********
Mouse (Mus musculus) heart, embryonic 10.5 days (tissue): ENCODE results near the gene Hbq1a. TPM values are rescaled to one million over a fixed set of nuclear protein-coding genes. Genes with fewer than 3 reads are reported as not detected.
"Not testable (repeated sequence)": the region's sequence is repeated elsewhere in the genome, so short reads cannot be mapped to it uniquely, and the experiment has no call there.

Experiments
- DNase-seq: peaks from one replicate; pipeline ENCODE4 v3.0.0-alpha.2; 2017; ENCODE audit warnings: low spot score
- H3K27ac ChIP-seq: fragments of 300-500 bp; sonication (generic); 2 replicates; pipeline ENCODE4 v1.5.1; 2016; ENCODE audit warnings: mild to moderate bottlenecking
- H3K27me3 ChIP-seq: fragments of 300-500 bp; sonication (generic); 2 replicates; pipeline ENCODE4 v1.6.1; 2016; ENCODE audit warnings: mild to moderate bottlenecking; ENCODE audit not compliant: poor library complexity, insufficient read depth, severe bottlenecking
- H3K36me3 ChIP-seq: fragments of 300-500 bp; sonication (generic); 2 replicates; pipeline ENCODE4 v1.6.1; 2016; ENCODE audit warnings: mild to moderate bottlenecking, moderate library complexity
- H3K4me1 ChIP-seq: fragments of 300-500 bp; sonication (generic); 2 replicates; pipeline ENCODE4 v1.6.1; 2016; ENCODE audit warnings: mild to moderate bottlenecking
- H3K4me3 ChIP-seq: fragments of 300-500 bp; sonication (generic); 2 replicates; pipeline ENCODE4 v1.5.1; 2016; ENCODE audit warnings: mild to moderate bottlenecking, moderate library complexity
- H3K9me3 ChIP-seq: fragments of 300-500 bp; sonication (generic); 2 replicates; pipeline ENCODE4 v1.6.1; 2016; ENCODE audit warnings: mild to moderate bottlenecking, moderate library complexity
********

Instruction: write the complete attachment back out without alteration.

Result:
Mouse (Mus musculus) heart, embryonic 10.5 days (tissue): ENCODE results near the gene Hbq1a. TPM values are rescaled to one million over a fixed set of nuclear protein-coding genes. Genes with fewer than 3 reads are reported as not detected.
"Not testable (repeated sequence)": the region's sequence is repeated elsewhere in the genome, so short reads cannot be mapped to it uniquely, and the experiment has no call there.

Experiments
- DNase-seq: peaks from one replicate; pipeline ENCODE4 v3.0.0-alpha.2; 2017; ENCODE audit warnings: low spot score
- H3K27ac ChIP-seq: fragments of 300-500 bp; sonication (generic); 2 replicates; pipeline ENCODE4 v1.5.1; 2016; ENCODE audit warnings: mild to moderate bottlenecking
- H3K27me3 ChIP-seq: fragments of 300-500 bp; sonication (generic); 2 replicates; pipeline ENCODE4 v1.6.1; 2016; ENCODE audit warnings: mild to moderate bottlenecking; ENCODE audit not compliant: poor library complexity, insufficient read depth, severe bottlenecking
- H3K36me3 ChIP-seq: fragments of 300-500 bp; sonication (generic); 2 replicates; pipeline ENCODE4 v1.6.1; 2016; ENCODE audit warnings: mild to moderate bottlenecking, moderate library complexity
- H3K4me1 ChIP-seq: fragments of 300-500 bp; sonication (generic); 2 replicates; pipeline ENCODE4 v1.6.1; 2016; ENCODE audit warnings: mild to moderate bottlenecking
- H3K4me3 ChIP-seq: fragments of 300-500 bp; sonication (generic); 2 replicates; pipeline ENCODE4 v1.5.1; 2016; ENCODE audit warnings: mild to moderate bottlenecking, moderate library complexity
- H3K9me3 ChIP-seq: fragments of 300-500 bp; sonication (generic); 2 replicates; pipeline ENCODE4 v1.6.1; 2016; ENCODE audit warnings: mild to moderate bottlenecking, moderate library complexity